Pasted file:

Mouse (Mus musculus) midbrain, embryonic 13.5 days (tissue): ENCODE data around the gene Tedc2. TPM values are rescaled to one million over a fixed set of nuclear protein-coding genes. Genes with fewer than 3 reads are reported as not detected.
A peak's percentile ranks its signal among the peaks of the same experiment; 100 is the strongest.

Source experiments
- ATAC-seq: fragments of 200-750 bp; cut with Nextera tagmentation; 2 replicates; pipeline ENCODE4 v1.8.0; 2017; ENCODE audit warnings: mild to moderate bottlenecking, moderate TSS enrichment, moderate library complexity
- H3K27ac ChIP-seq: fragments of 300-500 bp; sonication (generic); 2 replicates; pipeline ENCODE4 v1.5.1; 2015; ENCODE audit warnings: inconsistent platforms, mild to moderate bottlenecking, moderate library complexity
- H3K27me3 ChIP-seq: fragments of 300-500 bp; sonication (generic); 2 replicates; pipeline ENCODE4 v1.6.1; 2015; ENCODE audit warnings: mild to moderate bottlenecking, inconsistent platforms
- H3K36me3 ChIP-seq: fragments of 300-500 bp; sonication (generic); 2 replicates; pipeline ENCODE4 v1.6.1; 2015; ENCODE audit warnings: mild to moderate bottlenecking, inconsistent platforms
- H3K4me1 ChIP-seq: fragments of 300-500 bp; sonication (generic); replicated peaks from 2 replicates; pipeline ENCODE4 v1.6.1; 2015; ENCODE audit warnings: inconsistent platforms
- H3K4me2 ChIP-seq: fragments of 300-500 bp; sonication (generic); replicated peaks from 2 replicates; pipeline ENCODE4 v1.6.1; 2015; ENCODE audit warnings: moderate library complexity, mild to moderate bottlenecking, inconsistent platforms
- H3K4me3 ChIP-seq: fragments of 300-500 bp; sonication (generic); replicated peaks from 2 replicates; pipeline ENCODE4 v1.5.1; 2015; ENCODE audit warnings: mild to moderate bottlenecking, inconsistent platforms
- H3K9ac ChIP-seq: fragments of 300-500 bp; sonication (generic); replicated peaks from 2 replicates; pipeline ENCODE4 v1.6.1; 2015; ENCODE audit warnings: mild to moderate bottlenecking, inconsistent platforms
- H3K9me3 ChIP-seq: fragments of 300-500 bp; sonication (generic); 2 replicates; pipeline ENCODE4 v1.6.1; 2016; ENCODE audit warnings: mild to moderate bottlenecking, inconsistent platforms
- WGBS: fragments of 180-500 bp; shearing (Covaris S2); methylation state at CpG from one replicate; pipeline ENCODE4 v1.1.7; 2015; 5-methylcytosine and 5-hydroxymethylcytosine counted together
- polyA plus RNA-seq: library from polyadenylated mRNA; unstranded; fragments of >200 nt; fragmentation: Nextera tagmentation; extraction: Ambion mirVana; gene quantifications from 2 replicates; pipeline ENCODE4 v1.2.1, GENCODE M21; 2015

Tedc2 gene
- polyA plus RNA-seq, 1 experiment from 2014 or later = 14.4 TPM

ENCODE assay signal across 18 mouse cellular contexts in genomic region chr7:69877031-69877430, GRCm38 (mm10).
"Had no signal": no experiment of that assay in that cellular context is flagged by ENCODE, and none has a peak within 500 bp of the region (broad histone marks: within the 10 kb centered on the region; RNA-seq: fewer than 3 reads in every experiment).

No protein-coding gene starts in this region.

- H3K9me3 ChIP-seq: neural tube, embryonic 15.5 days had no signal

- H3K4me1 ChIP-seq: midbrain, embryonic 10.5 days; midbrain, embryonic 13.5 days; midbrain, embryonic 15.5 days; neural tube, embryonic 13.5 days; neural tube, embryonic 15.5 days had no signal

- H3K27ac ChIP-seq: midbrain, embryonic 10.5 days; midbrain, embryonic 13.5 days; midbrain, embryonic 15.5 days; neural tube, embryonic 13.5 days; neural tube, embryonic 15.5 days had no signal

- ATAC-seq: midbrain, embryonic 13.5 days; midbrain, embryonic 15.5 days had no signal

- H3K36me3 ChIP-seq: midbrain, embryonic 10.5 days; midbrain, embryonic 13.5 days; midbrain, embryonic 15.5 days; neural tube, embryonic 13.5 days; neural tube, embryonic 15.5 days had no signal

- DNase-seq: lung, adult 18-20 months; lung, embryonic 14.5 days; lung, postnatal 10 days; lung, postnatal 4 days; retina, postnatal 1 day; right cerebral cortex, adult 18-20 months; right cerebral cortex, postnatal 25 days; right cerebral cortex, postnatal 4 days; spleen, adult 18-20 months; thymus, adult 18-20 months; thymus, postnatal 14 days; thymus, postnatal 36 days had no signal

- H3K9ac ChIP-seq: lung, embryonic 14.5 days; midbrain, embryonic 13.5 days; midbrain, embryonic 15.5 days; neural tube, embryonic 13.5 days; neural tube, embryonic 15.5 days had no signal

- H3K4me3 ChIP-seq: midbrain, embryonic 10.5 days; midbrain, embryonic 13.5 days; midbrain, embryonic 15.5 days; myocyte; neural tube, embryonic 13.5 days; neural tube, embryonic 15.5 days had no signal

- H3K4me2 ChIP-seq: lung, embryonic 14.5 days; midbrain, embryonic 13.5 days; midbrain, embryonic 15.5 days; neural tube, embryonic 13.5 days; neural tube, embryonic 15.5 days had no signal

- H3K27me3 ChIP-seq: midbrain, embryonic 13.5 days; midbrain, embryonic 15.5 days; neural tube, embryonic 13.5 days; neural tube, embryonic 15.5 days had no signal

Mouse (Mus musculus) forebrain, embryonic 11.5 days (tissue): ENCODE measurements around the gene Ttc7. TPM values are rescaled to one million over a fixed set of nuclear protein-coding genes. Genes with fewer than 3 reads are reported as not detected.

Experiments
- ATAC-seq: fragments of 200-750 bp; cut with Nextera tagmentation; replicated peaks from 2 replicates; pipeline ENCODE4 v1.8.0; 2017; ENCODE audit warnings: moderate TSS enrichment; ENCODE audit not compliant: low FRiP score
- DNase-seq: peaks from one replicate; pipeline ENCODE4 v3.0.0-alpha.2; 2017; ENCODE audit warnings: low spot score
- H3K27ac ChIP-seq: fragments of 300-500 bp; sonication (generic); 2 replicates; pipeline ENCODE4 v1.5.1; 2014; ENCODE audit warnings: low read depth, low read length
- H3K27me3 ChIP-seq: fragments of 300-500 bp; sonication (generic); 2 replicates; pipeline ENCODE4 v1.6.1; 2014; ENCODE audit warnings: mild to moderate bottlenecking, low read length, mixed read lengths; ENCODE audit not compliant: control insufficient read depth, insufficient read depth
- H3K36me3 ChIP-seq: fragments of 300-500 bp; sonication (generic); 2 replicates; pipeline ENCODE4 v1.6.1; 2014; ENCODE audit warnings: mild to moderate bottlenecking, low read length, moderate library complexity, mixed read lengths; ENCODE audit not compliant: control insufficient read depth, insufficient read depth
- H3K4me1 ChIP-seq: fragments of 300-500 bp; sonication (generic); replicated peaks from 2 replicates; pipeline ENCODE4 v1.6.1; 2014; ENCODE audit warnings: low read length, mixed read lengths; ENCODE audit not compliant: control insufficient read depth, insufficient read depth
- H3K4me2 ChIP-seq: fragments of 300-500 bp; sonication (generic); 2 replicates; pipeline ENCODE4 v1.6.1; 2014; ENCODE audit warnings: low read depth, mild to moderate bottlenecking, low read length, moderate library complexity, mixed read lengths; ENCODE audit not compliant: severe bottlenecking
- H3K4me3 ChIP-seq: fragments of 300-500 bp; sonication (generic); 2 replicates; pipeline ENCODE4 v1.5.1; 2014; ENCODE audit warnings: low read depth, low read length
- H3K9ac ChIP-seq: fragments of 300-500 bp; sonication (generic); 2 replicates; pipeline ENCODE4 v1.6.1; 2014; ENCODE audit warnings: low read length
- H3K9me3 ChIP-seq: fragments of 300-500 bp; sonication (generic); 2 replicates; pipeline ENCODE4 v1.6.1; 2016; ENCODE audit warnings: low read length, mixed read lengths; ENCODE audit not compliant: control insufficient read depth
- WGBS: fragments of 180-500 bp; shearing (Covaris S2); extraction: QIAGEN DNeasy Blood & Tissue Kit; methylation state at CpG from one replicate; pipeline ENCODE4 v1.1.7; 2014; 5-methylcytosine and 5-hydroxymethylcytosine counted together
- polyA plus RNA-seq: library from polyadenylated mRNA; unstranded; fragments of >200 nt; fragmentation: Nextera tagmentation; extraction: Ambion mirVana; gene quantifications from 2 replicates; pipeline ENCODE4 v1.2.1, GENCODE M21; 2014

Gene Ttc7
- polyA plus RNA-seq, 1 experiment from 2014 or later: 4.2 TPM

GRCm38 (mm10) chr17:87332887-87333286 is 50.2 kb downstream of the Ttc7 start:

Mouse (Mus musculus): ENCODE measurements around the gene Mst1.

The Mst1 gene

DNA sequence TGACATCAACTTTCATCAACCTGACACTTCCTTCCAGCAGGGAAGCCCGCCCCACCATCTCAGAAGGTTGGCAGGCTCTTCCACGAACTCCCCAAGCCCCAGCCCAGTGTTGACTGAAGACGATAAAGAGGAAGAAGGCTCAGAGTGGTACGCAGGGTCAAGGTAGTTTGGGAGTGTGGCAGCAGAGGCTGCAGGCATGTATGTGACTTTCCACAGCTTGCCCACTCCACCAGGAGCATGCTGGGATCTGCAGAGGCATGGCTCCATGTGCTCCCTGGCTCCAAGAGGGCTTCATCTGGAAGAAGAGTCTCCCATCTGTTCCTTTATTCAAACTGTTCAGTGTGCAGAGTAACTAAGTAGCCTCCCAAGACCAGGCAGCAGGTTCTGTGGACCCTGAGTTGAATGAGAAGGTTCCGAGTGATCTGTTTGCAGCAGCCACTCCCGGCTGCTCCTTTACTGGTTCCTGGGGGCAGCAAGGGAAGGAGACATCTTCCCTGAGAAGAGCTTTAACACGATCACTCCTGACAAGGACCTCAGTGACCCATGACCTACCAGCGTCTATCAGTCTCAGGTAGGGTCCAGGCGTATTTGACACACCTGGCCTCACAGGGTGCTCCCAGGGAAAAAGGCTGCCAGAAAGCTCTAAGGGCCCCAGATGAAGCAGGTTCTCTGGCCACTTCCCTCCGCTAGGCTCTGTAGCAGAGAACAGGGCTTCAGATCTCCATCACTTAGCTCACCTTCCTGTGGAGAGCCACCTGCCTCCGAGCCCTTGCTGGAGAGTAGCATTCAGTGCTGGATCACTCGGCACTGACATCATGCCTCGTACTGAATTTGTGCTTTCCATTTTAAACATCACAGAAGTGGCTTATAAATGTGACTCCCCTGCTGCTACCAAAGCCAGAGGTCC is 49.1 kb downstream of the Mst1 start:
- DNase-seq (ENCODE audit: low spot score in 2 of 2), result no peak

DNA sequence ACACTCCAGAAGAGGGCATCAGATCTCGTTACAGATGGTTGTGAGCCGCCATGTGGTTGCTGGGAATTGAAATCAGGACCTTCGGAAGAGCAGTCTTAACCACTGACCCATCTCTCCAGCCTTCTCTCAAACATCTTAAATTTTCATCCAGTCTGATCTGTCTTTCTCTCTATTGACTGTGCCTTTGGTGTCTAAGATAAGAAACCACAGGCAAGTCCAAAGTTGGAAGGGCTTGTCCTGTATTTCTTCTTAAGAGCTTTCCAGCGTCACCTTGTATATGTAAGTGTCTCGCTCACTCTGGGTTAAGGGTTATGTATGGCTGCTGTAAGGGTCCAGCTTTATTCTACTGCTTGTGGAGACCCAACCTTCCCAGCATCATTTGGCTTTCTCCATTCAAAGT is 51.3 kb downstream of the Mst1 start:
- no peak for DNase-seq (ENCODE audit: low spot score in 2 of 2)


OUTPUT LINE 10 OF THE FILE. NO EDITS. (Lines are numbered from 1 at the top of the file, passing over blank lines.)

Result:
- H3K4me3 ChIP-seq: fragments of 300-500 bp; sonication (generic); replicated peaks from 2 replicates; pipeline ENCODE4 v1.5.1; 2015; ENCODE audit warnings: mild to moderate bottlenecking, inconsistent platforms